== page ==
Detail from Kodomo Asobi Sugoroku

Make your own dice

Densha Sugoroku (A streetcar game), distributed as a supplement to Yōnen Gahō (Young children's pictorial), vol. 19, no. 1, on January 1, 1924.

Densha Sugoroku (A streetcar game), distributed as a supplement to Yōnen Gahō (Young children’s pictorial), vol. 19, no. 1, on January 1, 1924.

What is remarkable about this game board is timing. Printed on December 3, 1923 in Tokyo, which was nearly destroyed by the Great Kanto Earthquake on September 1, 1923, the game board testifies to the resilience of its publisher, Hakubunkan. The small print on the lower-left corner indicates that Hakubunkan had relocated to a temporary office. The upper right side of the sheet is a template that can be cut out and glued into a paper dice–a thoughtful offering for those players who had the misfortune of losing this essential device in the disaster.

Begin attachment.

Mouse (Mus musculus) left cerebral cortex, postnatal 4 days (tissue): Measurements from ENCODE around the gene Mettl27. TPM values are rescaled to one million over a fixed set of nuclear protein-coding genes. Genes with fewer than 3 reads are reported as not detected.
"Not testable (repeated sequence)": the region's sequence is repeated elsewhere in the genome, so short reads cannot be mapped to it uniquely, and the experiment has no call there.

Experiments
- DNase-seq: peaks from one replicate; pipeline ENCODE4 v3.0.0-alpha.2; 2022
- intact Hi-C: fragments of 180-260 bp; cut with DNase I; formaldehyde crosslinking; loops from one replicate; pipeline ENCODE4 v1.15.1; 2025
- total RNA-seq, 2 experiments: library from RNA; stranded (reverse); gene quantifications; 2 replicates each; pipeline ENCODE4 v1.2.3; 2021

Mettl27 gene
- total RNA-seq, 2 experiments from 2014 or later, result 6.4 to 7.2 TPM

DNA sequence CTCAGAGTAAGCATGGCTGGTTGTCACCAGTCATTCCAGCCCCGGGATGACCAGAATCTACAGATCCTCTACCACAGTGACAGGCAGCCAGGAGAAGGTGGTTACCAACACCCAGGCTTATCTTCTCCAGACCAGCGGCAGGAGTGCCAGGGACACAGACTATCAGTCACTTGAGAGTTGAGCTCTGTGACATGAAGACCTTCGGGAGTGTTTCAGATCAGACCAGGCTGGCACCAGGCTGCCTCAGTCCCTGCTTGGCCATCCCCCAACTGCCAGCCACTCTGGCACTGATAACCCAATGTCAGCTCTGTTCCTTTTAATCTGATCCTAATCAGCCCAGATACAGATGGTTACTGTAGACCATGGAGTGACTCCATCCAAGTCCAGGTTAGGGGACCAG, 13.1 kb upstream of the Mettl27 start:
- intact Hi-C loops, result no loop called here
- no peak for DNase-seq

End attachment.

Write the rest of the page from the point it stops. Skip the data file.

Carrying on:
Literary board games

Gariba Kobitokoku Ryoko Sugoroku. Tokyo: Yoki Kodomosha, 1922. (Cotsen 99858)

Gariba Kobitokoku Ryoko Sugoroku. Tokyo: Yoki Kodomosha, 1922. (Cotsen 99858)

One type of sugoroku is the adaptation of literary works, like this spinoff of Jonathan Swift’s “A Voyage to Lilliput.” Fantasy stories and works of fiction, with their narrative arc and frequent incorporation of journeys and adventures, render them suitable inspirations for designing the route of a new board game.

Boys’ games, girls’ games